Marape tells Australia new security pact is delayed

Papua New Guinea Prime Minister James Marape says a proposed security treaty with Australia has been delayed.

This comes a week after PNG signed a security pact with the United States which sparked protests at universities around the country.

Marape informed Australian Deputy Prime Minister Richard Marles of the delay on Monday, the PM’s office said in a statement on Tuesday.

The PM told Marles, who is also Australian Defence Minister, the treaty is a “work in progress and required the PNG side to consult our domestic processes and sovereign laws in relation to certain wordings and provisions”.

The statement said Marape had apologised to his counterpart Anthony Albanese.

In January, the two leaders pledged in a joint statement to conclude substantive negotiations on the treaty by the end of April.

The treaty, which would enhance security cooperation and acknowledge that the neighbouring nations “share a mutual strategic interest in a safe, stable, peaceful, and prosperous Indo-Pacific,” was expected to be signed this month.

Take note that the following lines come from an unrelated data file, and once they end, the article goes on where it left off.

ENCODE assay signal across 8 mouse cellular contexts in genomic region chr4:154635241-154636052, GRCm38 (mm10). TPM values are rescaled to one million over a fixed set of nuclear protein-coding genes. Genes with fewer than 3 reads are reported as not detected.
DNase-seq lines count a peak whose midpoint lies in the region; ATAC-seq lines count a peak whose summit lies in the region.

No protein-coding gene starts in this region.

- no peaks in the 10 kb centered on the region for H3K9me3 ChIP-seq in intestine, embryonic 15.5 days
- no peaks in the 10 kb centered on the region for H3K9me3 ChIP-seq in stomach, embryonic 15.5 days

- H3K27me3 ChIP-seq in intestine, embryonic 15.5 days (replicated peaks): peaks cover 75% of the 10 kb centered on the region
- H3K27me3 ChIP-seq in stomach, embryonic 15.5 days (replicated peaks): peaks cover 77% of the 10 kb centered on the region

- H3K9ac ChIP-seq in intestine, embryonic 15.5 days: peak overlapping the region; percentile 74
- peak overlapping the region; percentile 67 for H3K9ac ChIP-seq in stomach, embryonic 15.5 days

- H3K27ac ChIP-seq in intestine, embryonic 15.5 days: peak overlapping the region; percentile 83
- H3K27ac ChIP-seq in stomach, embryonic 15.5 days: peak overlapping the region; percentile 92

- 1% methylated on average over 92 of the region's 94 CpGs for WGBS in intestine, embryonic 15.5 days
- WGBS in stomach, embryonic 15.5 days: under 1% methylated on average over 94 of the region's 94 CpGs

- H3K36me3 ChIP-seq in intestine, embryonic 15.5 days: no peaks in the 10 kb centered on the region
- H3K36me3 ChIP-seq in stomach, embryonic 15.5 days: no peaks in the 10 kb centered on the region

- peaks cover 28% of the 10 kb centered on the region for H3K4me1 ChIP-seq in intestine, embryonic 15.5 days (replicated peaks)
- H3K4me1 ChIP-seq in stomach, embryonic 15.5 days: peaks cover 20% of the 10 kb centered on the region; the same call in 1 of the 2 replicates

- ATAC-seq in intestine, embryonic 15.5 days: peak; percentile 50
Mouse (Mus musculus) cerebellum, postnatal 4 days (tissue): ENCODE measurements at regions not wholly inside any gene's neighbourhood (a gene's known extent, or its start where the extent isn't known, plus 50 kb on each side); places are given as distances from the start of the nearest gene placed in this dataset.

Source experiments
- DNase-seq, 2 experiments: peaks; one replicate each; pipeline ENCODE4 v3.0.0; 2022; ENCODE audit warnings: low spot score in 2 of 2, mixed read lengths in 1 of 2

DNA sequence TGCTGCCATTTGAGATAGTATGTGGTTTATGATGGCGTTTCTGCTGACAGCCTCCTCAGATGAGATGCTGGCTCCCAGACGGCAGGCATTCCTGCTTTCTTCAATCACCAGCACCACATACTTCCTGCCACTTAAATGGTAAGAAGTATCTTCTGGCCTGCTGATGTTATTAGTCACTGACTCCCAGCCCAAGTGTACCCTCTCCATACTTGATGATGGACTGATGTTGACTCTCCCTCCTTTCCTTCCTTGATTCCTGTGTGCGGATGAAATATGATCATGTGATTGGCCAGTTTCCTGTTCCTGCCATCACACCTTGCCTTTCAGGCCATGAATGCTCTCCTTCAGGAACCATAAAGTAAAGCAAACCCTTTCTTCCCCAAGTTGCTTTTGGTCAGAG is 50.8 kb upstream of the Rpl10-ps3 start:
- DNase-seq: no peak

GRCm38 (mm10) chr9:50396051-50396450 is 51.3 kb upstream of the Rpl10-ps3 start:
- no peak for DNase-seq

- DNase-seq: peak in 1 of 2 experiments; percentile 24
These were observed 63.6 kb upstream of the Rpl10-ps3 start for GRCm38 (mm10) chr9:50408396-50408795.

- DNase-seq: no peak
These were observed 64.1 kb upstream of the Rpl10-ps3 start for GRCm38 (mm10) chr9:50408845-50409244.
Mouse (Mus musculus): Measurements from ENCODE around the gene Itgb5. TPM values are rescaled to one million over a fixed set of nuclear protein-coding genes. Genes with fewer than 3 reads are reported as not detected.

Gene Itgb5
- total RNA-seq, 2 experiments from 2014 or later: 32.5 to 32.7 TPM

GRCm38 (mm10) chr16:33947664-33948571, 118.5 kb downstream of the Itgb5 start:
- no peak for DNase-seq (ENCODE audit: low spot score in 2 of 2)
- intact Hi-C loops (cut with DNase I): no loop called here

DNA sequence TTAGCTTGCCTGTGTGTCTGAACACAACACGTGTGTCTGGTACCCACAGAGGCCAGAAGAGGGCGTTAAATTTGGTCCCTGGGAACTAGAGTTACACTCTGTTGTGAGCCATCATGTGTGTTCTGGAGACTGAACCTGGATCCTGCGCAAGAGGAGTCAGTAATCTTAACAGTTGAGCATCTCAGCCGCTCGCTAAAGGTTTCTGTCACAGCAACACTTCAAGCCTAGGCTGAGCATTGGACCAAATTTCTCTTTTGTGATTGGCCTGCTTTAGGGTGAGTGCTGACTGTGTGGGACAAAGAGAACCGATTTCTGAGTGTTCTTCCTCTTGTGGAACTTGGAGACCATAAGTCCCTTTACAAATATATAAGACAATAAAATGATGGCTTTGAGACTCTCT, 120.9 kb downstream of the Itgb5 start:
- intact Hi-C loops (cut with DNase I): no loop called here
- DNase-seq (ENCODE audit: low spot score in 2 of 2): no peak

No new timeline has been provided.

Australia and the United States are working to counter China’s increasing influence in South Pacific nations including Papua New Guinea.

US Secretary of State Antony Blinken flew to Port Moresby last week to sign a new bilateral agreement.

The State Department said the pact provides a framework to improve security cooperation, enhance the capacity of Papua New Guinea’s defence force and increase regional stability.

The full agreement is due to be made public once politicians in both countries have an opportunity for input, likely in a couple of months.

Last week Marape said the pact would be mutually beneficial and “secures our national interests” in “becoming a robust economy in this part of the world.”

The announcement of the delay in the agreement came as Anthony Albanese prepared to fly to Singapore to give the keynote address on Friday at the annual Shangri-La Dialogue, a leading regional security forum.

He said he would use his address to “outline Australia’s vision for a stable, peaceful and prosperous Indo-Pacific”.

“Australia is committed to expanding and deepening ties with our partners in Southeast Asia to address shared challenges and ambitions,” Albanese said.

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